'Ebenezer' a display of holiday spirit
Charles Dickens’ famous novella, “A Christmas Carol,” is as synonymous with Christmas as decorating a tree, baking cookies and singing carols on cold, wintry December nights.
The story has had many adaptations on the theater stage and in film, but its basic theme remains the same: Ebenezer Scrooge is a crusty, cruel and crestfallen man who is continually confounded by the cheer displayed by the townsfolk during the Christmas season.
Can this bitter old man learn the errors of his ways? Can he learn to love others and, just as importantly, allow others to love him before he passes on? Can he discover before it’s too late that love for his fellow humans is infinitely more rewarding than his long-lived love for money?
The answers to these questions – plus 90 minutes worth of singing, dancing and joyful entertainment – are revealed nightly, except Mondays, through Dec. 27 in “Ebenezer, A Musical Christmas Carol,” in the Eldorado Theatre at the Eldorado Resort Casino.
The show is closely based on Dickens' original novella, which was published in 1843.
“It’s very true to the manuscript from Dickens,” said David Discenza, who plays the role of Ebenezer Scrooge. “It’s also important to note that this is a true musical where the music actually moves the story forward. It’s not a jukebox musical where the music is thrown in for entertainment value, where you could pull the music out of the story and the story would be intact. In a true musical like this, if you pull out the music, you lose the whole show.”
The music and lyrics is an original score created by William and Rosemary Novellino-Mearns, who was a dance captain for years at the Radio City Music Hall Ballet Company.
This particular musical appeared briefly on Broadway with John Davidson playing Scrooge, and also last year in Atlantic City with Discenza playing Scrooge.
“This production has not been done very often. I can count on one hand how many times it’s been done over the last 20 years,” said Discenza, a native of New Jersey.
That show and the one now appearing at the Eldorado both feature director Paula Sloan, who has choreographed shows at the Eldorado, including “Grease” and “42nd Street.”
“I’ve worked six or seven shows with Paula,” said Discenza, 52. “She’s one of my favorite directors to work with. She is wonderful at setting the stage in motion and creating scenes within scenes. She’s able to create interest at all points of the stage at all times.”
Sloan expertly uses lights, costumes, fog machines, and dance to create a musical journey that leaves no room for lulls as Scrooge is unexpectedly greeted by four ghosts who, unbeknownst at first to Scrooge, offer the curmudgeon a new chance at life. The show features a cast of 16 performers.
With a nod to Dickens’ story-telling and beliefs on the human condition, Discenza said he believes this classic tale can inspire people to treat one another better and that there always is hope that a person may change.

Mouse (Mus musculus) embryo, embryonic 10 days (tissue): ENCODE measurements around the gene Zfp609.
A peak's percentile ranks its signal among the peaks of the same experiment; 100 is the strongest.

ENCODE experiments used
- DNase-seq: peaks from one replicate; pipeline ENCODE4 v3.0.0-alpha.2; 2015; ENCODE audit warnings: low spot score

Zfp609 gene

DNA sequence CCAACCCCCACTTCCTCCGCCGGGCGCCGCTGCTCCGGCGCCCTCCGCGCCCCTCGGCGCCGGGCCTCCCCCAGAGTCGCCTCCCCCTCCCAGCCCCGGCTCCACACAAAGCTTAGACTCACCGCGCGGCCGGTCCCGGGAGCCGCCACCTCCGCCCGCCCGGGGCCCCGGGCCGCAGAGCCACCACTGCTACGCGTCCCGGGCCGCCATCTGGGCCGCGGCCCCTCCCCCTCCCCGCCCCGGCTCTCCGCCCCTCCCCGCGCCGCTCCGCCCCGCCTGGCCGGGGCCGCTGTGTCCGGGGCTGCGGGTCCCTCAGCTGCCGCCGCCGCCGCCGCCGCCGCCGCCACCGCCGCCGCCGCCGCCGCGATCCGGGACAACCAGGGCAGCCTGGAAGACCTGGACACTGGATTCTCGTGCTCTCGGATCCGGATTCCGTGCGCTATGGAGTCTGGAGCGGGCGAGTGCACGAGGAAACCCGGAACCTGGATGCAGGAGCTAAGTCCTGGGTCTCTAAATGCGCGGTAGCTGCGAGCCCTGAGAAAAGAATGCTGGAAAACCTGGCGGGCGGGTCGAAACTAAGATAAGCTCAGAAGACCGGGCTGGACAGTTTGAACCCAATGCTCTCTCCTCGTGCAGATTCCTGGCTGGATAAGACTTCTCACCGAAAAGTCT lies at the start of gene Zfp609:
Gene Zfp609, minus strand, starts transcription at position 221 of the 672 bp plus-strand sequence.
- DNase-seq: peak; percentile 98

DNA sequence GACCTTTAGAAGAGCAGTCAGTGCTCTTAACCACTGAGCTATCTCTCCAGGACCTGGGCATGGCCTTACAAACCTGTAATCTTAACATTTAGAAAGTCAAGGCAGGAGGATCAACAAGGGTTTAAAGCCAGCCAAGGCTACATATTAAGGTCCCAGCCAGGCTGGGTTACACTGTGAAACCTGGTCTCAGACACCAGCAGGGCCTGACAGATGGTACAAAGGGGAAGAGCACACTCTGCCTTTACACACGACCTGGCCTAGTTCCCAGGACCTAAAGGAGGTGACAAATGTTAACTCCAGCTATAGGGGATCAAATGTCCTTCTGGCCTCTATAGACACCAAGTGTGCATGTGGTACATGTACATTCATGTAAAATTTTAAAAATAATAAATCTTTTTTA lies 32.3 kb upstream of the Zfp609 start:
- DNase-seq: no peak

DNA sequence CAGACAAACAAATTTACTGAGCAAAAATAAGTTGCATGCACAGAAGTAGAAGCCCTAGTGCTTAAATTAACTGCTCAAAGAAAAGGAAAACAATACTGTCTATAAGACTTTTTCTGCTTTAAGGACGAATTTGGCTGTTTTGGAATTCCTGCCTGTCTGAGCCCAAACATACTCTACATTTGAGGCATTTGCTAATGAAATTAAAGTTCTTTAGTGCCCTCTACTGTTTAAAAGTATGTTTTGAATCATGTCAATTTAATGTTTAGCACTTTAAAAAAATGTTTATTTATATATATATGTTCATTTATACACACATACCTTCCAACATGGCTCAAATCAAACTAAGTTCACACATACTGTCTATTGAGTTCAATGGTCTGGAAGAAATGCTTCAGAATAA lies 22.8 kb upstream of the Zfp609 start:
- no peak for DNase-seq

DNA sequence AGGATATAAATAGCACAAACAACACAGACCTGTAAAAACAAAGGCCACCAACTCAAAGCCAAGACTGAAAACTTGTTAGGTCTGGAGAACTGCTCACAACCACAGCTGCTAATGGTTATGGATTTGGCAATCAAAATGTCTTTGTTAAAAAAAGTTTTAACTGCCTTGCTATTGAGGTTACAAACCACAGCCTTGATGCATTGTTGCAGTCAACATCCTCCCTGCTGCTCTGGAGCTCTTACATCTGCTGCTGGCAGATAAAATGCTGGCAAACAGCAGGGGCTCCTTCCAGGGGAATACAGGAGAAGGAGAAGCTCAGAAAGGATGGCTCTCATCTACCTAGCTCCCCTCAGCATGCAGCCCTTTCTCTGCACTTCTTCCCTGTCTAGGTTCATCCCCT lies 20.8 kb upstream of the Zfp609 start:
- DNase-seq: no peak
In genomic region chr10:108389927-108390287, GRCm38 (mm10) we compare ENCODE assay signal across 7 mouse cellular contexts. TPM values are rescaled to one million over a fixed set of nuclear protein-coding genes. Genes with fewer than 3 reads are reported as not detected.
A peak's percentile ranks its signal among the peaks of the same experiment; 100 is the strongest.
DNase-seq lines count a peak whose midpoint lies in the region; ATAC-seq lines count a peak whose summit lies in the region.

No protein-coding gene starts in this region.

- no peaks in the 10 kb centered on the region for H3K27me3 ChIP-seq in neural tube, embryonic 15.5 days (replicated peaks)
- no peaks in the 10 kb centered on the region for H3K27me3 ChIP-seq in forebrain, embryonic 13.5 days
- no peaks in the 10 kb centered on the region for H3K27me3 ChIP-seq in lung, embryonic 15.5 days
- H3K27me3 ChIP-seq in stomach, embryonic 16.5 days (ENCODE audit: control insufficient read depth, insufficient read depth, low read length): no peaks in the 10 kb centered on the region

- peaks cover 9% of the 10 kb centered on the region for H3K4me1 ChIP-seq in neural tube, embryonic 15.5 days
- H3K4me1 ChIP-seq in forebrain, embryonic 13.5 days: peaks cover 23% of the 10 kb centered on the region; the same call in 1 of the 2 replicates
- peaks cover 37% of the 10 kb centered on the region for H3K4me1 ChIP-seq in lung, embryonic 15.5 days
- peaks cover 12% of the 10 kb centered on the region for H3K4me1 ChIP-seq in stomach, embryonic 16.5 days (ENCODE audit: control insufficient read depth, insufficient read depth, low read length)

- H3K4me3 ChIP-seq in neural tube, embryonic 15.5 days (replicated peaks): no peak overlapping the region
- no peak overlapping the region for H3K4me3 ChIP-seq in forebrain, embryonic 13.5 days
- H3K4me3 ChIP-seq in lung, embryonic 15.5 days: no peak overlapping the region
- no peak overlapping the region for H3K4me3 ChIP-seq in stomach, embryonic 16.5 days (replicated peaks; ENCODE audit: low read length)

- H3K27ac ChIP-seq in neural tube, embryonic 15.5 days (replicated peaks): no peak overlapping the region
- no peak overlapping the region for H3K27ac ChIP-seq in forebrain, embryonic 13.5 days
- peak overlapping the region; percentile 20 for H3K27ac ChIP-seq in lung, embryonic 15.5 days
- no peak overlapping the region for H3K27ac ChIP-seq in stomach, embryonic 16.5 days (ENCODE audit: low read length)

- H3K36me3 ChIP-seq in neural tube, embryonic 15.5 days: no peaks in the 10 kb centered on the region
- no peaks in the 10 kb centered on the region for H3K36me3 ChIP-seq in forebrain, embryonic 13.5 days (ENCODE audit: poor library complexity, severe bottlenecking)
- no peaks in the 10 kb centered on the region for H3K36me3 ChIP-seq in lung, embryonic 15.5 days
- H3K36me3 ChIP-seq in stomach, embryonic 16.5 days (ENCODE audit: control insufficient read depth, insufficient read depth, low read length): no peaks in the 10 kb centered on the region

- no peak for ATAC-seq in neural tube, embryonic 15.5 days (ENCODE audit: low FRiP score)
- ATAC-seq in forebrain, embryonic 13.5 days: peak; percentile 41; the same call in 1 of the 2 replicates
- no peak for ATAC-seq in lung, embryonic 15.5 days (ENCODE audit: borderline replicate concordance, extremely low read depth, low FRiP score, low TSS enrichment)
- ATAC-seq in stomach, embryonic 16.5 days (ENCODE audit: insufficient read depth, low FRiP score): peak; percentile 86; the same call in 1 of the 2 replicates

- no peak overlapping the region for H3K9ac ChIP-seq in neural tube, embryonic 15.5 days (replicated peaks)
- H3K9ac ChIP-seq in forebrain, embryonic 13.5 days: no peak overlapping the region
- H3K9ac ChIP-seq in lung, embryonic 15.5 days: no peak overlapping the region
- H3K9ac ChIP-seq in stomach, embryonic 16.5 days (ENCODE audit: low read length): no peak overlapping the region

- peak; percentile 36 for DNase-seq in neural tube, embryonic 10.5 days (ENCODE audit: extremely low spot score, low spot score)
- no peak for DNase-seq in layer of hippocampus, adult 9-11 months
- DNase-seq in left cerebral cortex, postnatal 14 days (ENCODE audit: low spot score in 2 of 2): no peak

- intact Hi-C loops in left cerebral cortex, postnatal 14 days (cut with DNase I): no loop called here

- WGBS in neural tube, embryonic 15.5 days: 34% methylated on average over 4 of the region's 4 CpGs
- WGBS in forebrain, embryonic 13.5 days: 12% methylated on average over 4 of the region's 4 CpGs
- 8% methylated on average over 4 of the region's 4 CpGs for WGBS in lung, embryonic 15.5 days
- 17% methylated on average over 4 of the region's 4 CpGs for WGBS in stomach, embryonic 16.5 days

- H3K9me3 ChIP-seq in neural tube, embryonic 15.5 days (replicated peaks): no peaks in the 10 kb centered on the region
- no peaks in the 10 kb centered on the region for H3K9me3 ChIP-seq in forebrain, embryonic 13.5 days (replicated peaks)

“My favorite theme of the story is one of the more subtle themes that run though it and that’s ‘Nobody is really beyond reach,’” he said. “For example, take (Scrooge’s nephew) Fred, who through all of Scrooge’s life is trying to reach the old man and warm his heart.
“I think the most important message is when you see somebody who has withdrawn, such as Scrooge, there’s a reason for it. Nobody is born that way. You look at infants. They’re pure love. But over time, you become cold. You turn yourself off and you don’t realize it. Nobody chooses to be miserable.
“The people who love that type of person, the people who love Scrooge despite himself, it’s kind of their obligation to keep reaching out, to try and help him get over that and to help them see what’s really important.”
It’d be nice if, after more than 150 years since publication of “A Christmas Carol,” situations such as that in the story wouldn’t be commonplace. But, alas, Discenza said, it still is.
“I also think what really makes the story so timeless is, unfortunately, the story of materialism and greed taking over the human condition hasn’t changed much over time,” he said.
But the fact that this story has provided so much joy and happiness to so many people over so many years leaves Discenza hopeful for change.
“Life is all about doing the right thing and trying to connect with other people,” he said. “This is one of those shows that I believe can not only change people but can change society if enough people would just grasp the message and try to live it instead of just saying, ‘Yeah, that would be nice but it will never happen.’ The challenge is to reach out to other people and try to make the world a better place. Keep reaching out to the people who need it because they’re not that way by choice. And they can change. I’ve seen it happen in my own life. It takes work, but they can change. This show brings us back to our humanity. It’s entertaining and has a powerful message. That’s why it’s such a timeless classic.”